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More than 90% of people killed by Afghanistan quake were women and children – UN

The earthquake struck western Afghanistan (Ebrahim Noroozi/AP)
The earthquake struck western Afghanistan (Ebrahim Noroozi/AP) The earthquake struck western Afghanistan (Ebrahim Noroozi/AP)

More than 90% of the people killed by a 6.3-magnitude earthquake in western Afghanistan last weekend were women and children, UN officials reported.

Taliban officials said Saturday’s earthquake killed more than 2,000 people of all ages and genders across the province of Herat.

The epicentre was in the Zenda Jan district, where 1,294 people died and 1,688 were injured, while every home was destroyed, according to UN figures.

Women and children were more likely to have been at home when the quake struck in the morning, said Siddig Ibrahim, the chief of the Unicef field office in Herat.

“When the first earthquake hit, people thought it was an explosion, and they ran into their homes,” he said.

Hundreds of people, mostly women, remain missing in Zenda Jan.

The Afghanistan representative for the United Nations Population Fund, Jaime Nadal, said there would have been no “gender dimension” to the death toll if the quake had happened at night.

“At that time of the day, men were out in the field,” Mr Nadal said. “Many men migrate to Iran for work. The women were at home doing the chores and looking after the children. They found themselves trapped under the rubble. There was clearly a gender dimension.”

The initial quake, numerous aftershocks and a second 6.3-magnitude quake on Wednesday flattened entire villages, destroying hundreds of mud-brick homes that could not withstand such force.

Schools, health clinics and other village facilities also collapsed.

A village destroyed by the earthquake
A village destroyed by the earthquake The quake destroyed villages in the province of Herat (Ebrahim Noroozi/AP)

The Norwegian Refugee Council described the devastation as enormous.

“Early reports from our teams are that many of those who lost their lives were small children who were crushed or suffocated after buildings collapsed on them,” the council said.

The maternity hospital in Herat has cracks that make the structure unsafe. The UN Population Fund has provided tents so pregnant women have somewhere to stay and receive care, Mr Nadal said.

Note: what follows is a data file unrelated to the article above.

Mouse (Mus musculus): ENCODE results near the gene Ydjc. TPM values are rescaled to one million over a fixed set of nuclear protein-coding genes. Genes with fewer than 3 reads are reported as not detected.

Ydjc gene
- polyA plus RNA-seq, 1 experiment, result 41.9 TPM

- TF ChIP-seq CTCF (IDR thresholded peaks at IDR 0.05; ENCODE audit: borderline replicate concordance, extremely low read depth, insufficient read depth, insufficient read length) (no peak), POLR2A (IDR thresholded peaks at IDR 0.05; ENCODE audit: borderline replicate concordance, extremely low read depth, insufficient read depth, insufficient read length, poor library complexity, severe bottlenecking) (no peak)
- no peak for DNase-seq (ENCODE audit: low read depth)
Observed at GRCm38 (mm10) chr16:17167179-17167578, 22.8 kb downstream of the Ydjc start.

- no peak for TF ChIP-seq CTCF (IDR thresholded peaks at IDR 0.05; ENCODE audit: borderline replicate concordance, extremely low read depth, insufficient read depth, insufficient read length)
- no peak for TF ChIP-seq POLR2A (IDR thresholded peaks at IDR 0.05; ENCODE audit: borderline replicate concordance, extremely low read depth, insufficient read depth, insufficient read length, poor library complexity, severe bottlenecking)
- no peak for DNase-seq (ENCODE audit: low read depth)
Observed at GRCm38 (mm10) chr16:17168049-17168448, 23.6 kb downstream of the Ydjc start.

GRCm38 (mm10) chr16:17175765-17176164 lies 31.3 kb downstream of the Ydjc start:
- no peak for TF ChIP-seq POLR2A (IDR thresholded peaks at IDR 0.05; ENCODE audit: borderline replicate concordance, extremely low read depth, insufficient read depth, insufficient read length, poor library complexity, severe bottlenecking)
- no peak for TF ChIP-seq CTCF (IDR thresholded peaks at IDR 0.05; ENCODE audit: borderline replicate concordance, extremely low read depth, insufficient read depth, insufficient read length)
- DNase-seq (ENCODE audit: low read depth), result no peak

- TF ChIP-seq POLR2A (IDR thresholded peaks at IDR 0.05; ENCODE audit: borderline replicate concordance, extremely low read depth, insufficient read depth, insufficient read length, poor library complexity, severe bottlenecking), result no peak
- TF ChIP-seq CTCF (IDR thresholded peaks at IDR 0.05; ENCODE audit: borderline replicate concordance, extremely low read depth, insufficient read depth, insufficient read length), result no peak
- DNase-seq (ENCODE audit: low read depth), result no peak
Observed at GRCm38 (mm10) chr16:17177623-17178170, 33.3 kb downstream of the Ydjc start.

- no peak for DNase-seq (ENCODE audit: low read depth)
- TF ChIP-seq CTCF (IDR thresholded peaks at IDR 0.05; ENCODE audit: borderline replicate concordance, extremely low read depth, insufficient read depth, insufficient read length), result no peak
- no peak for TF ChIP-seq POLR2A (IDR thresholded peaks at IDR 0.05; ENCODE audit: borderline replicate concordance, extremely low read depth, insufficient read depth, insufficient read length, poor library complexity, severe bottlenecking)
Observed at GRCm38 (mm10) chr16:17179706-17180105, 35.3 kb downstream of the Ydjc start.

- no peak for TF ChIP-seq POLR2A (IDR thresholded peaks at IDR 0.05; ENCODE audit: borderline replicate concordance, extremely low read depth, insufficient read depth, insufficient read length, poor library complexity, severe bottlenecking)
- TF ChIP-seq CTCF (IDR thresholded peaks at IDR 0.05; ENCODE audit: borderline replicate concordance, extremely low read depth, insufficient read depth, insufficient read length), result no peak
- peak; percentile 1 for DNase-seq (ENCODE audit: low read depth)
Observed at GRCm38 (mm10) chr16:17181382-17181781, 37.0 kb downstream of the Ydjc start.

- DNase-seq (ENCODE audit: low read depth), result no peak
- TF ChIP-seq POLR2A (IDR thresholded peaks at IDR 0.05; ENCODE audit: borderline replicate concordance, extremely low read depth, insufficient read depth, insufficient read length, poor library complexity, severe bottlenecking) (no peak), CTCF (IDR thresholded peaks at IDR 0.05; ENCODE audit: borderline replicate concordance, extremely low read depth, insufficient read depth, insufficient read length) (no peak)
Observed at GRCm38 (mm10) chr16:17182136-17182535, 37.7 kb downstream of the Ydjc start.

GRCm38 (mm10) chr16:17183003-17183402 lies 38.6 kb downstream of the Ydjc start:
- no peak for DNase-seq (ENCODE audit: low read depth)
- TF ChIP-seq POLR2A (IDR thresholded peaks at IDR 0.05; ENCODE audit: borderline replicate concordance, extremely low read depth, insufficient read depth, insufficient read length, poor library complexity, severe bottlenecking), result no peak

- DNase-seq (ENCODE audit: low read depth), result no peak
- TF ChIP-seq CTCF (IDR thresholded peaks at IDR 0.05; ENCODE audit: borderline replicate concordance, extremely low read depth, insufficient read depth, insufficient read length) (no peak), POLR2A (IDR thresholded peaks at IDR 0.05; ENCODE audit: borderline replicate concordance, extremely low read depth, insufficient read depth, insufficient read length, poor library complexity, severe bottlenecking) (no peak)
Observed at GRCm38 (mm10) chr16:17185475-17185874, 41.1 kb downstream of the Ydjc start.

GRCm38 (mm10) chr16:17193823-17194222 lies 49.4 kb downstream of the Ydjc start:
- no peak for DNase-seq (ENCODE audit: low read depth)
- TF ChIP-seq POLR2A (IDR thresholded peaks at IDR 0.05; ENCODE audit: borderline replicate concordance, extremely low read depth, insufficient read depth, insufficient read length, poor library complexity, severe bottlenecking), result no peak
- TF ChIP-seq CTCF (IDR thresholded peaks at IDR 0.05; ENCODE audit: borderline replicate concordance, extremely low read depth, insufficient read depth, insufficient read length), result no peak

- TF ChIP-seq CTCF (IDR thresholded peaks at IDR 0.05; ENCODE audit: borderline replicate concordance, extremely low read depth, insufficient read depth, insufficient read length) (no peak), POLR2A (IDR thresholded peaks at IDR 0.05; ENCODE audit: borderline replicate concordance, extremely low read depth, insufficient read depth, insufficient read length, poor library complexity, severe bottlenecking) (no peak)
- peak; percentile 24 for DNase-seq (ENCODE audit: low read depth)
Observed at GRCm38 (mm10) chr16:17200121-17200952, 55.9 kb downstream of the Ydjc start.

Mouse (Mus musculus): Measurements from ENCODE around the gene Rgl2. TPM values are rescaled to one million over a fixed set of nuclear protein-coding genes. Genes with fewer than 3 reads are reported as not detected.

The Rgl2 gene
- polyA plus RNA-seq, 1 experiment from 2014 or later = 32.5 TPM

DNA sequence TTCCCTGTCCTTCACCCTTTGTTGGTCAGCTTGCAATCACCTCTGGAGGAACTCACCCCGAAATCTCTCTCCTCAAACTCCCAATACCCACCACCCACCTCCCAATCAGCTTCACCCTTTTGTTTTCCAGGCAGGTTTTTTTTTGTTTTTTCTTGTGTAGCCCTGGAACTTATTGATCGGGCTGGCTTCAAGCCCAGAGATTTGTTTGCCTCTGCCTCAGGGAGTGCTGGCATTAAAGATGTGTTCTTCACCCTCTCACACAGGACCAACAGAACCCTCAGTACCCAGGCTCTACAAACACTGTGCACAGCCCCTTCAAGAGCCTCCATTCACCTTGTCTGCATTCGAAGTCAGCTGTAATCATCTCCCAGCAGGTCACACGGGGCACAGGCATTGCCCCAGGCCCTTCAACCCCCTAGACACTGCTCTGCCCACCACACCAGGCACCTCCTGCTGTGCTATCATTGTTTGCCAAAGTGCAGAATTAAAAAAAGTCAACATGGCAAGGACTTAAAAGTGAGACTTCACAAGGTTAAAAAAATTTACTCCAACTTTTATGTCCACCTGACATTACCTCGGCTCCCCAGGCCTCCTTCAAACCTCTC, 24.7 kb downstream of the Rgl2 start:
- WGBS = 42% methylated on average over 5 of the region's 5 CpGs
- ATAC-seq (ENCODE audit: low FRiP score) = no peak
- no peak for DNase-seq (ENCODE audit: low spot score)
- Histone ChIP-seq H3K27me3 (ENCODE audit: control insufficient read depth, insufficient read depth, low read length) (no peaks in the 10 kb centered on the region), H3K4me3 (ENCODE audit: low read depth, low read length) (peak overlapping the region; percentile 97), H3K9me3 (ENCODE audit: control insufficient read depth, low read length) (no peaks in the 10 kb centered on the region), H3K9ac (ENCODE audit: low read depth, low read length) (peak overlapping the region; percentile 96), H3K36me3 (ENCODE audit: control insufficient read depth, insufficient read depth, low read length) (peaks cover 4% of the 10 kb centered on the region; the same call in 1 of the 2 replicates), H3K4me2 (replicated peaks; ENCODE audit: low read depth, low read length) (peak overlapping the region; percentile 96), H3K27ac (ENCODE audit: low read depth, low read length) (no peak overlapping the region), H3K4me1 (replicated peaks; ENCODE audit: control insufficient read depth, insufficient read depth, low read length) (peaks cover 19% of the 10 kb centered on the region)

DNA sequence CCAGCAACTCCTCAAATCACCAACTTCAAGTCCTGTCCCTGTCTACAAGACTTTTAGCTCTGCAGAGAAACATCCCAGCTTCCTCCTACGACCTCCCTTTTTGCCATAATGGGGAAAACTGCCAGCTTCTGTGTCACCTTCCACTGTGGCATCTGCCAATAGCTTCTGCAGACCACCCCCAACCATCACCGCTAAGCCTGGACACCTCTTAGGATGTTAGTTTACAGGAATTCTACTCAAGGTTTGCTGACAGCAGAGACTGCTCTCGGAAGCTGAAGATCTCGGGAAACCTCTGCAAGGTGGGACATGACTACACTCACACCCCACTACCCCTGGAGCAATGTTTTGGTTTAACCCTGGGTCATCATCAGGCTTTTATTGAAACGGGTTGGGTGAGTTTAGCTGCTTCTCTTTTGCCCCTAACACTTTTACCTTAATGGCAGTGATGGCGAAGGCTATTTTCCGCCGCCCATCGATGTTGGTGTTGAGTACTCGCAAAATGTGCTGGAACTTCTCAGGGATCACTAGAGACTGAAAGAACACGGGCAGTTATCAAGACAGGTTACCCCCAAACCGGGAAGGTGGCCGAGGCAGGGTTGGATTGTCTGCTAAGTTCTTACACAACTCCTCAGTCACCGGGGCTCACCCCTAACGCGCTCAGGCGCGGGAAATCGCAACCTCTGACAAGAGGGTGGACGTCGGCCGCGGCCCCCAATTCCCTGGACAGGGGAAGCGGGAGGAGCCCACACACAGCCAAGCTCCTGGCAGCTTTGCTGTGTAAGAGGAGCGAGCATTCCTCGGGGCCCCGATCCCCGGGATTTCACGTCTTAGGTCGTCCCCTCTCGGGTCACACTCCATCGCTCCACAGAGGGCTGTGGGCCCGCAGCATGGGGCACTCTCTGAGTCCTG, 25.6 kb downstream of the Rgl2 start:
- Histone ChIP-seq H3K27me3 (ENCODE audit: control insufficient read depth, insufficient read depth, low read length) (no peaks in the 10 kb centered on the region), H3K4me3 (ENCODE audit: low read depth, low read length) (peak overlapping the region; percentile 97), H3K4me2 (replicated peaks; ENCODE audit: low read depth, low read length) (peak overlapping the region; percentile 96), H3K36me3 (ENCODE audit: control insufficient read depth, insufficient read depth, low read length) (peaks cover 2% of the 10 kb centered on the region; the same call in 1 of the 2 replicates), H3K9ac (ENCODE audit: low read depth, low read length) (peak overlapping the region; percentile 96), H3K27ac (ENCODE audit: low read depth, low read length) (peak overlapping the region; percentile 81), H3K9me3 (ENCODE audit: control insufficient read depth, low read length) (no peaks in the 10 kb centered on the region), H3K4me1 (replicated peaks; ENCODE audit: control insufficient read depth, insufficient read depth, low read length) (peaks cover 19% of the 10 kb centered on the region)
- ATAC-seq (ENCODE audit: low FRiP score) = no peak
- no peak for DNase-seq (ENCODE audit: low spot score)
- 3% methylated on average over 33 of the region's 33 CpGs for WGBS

Many people inside and outside the provincial capital are still sleeping outside, even as temperatures drop.

The disproportionate impact of the quake on women has left children without mothers, their primary caregivers, raising questions about who will raise them or how to reunite them with fathers who might be out of the province or Afghanistan.

Aid officials say orphanages are non-existent or uncommon, meaning children who have lost one or both parents were likely to be taken in by surviving relatives or community members.

Afghan women sit in front of houses that were destroyed
Afghan women sit in front of houses that were destroyed Afghan women sit in front of houses that were destroyed (Ebrahim Noroozi/AP)

Earthquakes are common in Afghanistan, where there are a number of fault lines and frequent movement among three nearby tectonic plates.

Women may be at greater risk of being unprepared for quakes because of Taliban edicts curtailing their mobility and rights, and restrictions imposed on female humanitarian workers, a UN report has warned.

Authorities have barred girls from school beyond sixth grade and stopped women from working at nongovernmental groups, although there are exceptions for some sectors such as health care. The Taliban also say that women cannot travel long distances without male chaperones.

Aid agencies say their female Afghan staff members are “for now” working freely in Herat and reaching women and girls affected by the earthquake.

Unicef has launched an appeal to help the estimated 13,000 children and families devastated by the earthquake.